Over the last 4 years I personally have experienced a lot of change. I got married, moved to a new state, started a new job, made new friends, bought a house, a car, and started a family. In the midst of the change it has been a comfort and a stabilizing force in my life to know that, “Jesus Christ is the same yesterday and today and forever.” (Hebrews 13:8) His love for us never changes. His abilities and attributes never change. No matter what challenges we face, Jesus is with us and able to do what we ask of him.
The question is how to we experience or appropriate the truth that Jesus never changes in the midst of a changing world? Author Henri Nouwen says, “Contemplative prayer keeps us home, rooted, and safe, even when we are on the road, moving from place to place, and often surrounded by sounds of violence and war.” I believe him and have experienced prayer that keeps my heart connected to the truth that Jesus never changes, and is with us. I can tend to forget or get caught up in all the change, and responding to it. But prayer brings me back to the truth, back to Jesus, who never changes. Always available and always able.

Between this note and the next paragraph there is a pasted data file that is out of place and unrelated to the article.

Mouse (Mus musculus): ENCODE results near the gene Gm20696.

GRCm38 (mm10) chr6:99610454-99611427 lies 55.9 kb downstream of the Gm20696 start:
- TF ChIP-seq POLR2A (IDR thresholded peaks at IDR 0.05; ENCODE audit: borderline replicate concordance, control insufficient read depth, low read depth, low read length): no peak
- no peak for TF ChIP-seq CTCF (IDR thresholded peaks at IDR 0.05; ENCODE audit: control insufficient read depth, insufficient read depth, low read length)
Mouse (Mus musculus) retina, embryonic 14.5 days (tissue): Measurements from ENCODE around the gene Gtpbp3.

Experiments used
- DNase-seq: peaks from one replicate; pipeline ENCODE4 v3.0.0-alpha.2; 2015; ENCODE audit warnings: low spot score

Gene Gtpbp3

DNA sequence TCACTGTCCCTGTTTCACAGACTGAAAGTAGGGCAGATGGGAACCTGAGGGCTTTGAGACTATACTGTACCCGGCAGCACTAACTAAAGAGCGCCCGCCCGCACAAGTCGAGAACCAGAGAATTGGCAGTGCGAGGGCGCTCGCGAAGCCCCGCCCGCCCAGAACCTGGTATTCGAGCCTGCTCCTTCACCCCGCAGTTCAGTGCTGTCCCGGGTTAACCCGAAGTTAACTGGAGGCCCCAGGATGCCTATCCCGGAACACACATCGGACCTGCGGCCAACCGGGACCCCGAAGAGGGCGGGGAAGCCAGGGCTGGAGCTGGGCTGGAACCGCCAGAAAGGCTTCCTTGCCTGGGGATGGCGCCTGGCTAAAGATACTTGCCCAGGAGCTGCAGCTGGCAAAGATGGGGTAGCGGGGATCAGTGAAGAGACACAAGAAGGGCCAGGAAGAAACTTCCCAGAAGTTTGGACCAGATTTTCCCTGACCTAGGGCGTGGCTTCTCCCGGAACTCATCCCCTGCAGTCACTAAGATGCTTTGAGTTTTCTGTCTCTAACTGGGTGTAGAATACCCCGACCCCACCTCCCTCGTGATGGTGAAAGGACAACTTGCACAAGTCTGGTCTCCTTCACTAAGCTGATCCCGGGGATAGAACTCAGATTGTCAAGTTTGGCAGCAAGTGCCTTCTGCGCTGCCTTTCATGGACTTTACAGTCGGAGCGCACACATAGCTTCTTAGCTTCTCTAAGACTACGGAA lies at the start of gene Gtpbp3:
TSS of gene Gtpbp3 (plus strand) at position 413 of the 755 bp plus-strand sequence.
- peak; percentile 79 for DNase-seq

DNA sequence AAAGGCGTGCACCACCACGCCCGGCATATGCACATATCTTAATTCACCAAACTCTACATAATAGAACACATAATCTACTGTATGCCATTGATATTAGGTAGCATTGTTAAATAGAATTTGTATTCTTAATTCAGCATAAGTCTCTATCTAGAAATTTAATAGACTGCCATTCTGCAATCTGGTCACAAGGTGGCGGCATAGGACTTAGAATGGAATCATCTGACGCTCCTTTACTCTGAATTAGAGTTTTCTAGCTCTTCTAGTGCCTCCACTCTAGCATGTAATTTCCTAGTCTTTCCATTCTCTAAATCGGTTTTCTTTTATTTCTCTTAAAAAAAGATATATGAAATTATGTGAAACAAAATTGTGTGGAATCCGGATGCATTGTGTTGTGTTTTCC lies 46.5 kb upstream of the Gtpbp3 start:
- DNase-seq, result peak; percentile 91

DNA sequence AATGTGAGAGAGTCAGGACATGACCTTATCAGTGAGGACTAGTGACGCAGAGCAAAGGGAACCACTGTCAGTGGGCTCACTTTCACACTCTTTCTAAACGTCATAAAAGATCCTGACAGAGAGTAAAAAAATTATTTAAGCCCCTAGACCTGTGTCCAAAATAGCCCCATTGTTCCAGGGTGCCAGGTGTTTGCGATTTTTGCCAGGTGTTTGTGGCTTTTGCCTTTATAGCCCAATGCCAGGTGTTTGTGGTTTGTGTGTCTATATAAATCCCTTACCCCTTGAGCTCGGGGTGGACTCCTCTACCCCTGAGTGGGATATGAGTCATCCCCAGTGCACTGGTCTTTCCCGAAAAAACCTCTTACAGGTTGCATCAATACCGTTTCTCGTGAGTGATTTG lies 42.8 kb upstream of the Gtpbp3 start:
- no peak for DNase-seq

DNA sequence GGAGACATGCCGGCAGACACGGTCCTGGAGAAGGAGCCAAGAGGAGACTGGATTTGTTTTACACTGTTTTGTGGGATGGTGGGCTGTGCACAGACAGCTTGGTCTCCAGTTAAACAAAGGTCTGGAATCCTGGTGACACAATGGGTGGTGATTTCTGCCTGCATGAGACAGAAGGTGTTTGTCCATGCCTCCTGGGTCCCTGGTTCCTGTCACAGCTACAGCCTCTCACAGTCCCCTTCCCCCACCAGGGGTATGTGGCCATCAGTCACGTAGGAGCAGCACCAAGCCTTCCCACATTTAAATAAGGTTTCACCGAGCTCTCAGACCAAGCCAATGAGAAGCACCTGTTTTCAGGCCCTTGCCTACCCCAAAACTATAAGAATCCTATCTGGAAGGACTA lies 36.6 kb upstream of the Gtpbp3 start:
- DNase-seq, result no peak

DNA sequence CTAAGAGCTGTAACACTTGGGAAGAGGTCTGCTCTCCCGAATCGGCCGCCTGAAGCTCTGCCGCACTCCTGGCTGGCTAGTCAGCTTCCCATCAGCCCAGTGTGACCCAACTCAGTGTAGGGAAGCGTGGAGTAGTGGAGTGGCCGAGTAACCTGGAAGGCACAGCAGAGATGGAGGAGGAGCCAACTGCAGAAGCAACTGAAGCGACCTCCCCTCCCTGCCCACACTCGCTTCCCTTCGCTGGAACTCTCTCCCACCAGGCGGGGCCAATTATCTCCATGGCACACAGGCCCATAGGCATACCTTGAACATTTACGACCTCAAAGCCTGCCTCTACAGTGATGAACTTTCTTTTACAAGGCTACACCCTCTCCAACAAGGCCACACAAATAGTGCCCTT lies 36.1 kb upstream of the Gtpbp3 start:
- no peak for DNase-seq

I heard a great sermon this week by Isaac Hunter from Summit Church in Orlando. It was on the person and story of Samson and the way that character and giftedness played out in his life. Here are a few of the take always that I had from the sermon.
You can get by on your giftedness and your character will remain undeveloped.
Giftedness can isolate you from community that God can use to shape your character.
You can choose to rely on your giftedness or you can choose to rely on God and people.
Gifts are given to us by God to glorify Him and build His Kingdom, not to glorify self and build your own kingdom.
At Fall Getaway David Robins said, “If dependence on Christ is the goal, then weakness is an advantage.” If weakness is an advantage then giftedness could be a disadvantage. Paul unlike Samson, was a gifted man yet decided to boast in and delight in his weakness rather than his strength for Christ’s sake. (2 Corinthians 12:7-10)